On August 26, 2014, a panel of the Ontario Securities Commission released its decision in a high-profile enforcement proceeding brought by OSC Staff against Jowdat Waheed and Bruce Walter. Staff had made a series of allegations against Waheed and Walter, including allegations of insider trading and conduct contrary to the “public interest,” arising out of a hostile take-over bid the respondents had commenced for Baffinland Iron Mines Corporation (Baffinland) in 2010. In a decision that sets out important guidance in respect of both the test for insider trading and the scope of the OSC’s “public interest” jurisdiction, the panel dismissed all of Staff’s allegations.

BACKGROUND

The events in issue date to early 2010. At that time, Baffinland was a junior mining company attempting to develop iron ore interests it held in Nunavut. In February 2010, Baffinland retained Waheed as a consultant to advise on strategic options for the company, including partnerships and financing options. Waheed served as a consultant until April 2010, but remained in contact with the company through the summer of 2010.

In September 2010, Waheed and his colleague Walter commenced a hostile take-over bid for Baffinland. The take-over bid triggered a bidding war for the company and ultimately resulted in a successful joint bid being made by Waheed and Walter, in conjunction with ArcelorMittal S.A., in early 2011.

On January 9, 2012, almost a year after the completion of the take-over of Baffinland, Staff issued a Statement of Allegations against Waheed and Walter alleging insider trading and conduct contrary to the “public interest.” The insider-trading allegations were premised on allegations that at the time they commenced their bid in September 2010, Waheed and Walter were in possession of material non-public information about Baffinland that Waheed had allegedly obtained in the course of his work as a consultant earlier in 2010.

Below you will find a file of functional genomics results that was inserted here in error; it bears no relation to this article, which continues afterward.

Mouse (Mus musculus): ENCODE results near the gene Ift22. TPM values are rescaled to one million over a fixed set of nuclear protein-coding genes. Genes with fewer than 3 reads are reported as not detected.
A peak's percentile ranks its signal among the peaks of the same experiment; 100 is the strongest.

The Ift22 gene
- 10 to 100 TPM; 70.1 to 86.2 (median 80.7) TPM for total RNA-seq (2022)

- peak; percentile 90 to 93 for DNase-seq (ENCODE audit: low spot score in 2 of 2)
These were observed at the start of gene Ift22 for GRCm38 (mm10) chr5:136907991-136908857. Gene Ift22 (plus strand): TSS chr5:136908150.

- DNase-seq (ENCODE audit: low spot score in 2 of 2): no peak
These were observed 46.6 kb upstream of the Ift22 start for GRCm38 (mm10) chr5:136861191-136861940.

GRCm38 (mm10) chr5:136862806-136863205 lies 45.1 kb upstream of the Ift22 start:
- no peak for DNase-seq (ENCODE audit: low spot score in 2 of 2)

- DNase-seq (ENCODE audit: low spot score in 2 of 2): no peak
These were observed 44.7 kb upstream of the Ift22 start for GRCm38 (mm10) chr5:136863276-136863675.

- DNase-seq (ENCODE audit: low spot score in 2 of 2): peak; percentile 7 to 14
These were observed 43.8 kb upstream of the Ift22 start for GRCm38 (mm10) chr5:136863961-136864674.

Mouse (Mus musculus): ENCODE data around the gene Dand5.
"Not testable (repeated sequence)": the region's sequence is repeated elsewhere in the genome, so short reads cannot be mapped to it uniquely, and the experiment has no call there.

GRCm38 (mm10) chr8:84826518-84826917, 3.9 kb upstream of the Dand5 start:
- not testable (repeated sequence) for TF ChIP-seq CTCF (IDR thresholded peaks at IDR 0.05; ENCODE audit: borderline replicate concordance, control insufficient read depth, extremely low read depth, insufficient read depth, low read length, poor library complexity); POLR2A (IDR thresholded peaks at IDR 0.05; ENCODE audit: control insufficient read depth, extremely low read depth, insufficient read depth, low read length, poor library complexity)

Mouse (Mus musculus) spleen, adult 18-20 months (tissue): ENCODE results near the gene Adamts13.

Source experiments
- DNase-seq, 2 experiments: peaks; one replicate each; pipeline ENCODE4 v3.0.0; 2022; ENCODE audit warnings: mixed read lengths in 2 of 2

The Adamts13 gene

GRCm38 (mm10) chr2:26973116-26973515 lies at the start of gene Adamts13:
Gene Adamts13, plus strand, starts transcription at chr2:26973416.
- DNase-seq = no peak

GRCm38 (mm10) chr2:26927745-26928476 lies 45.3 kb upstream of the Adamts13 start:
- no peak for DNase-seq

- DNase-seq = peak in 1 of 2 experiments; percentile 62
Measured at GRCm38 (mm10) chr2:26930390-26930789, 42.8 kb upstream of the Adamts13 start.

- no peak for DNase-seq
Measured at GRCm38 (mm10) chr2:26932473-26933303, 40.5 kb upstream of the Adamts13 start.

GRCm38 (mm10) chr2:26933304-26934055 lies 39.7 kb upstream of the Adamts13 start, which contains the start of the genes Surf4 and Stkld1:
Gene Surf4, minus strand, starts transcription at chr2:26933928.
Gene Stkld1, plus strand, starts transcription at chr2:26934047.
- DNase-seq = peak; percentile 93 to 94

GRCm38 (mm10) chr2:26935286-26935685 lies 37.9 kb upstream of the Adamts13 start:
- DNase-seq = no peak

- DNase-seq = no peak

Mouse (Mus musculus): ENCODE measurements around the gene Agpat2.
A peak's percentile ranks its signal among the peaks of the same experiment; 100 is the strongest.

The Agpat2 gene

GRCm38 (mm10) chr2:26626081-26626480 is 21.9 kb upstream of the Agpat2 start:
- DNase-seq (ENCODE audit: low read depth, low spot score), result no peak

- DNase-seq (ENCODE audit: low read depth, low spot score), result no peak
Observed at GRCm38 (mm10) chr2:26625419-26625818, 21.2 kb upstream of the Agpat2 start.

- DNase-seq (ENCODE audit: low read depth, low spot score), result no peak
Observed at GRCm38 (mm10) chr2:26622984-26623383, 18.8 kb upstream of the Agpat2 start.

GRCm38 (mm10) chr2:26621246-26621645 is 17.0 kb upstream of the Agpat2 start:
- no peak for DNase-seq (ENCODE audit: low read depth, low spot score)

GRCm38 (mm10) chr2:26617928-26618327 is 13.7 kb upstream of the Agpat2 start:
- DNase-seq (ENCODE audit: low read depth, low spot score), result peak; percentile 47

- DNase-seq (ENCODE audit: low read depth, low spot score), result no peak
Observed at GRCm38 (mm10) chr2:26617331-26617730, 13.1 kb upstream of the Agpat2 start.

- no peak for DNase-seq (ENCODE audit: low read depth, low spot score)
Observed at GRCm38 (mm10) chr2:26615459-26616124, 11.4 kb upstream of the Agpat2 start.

In addition to the insider-trading allegations, Staff alleged that Waheed and Walter had engaged in conduct “contrary to the public interest.” The OSC has a general power to make orders that are in the “public interest” of upholding the principles of Ontario securities law. These “public interest” orders can include sanctions against individuals who have been found to have acted contrary to the public interest.

Staff made two overarching “public interest” allegations. First, Staff made what was essentially an additional insider-trading allegation, to the effect that Waheed and Walter had traded while in the possession of “confidential information” and had thus acted contrary to the “public interest” of fair and transparent capital markets. While the allegation of trading while in possession of “confidential information” largely mirrored the conventional insider-trading allegation, it would have (if accepted by the panel) allowed Staff to avoid the obligation of proving that the non-public information in question was “material” information.

Staff’s second “public interest” allegation related to Waheed’s conduct earlier in 2010, both during and following the period in which he was a consultant to Baffinland. Staff alleged that Waheed breached obligations of loyalty to Baffinland during this period, including by exploring options for electing new management of Baffinland. Staff asserted that by doing so Waheed had harmed not only Baffinland, but also the broader public interest.

THE DECISION

In its decision, the panel dismissed all of the allegations against Waheed and Walter. The allegations of insider trading were dismissed on the basis of the panel’s finding that the two individuals did not possess any material undisclosed information about Baffinland at the time they commenced their take-over bid, while the “public interest” allegations were dismissed on the basis that the allegations brought by Staff did not properly fall within the OSC’s public interest jurisdiction, and in any event were not contrary to the public interest. Both the insider trading and public interest findings constitute important securities law precedents.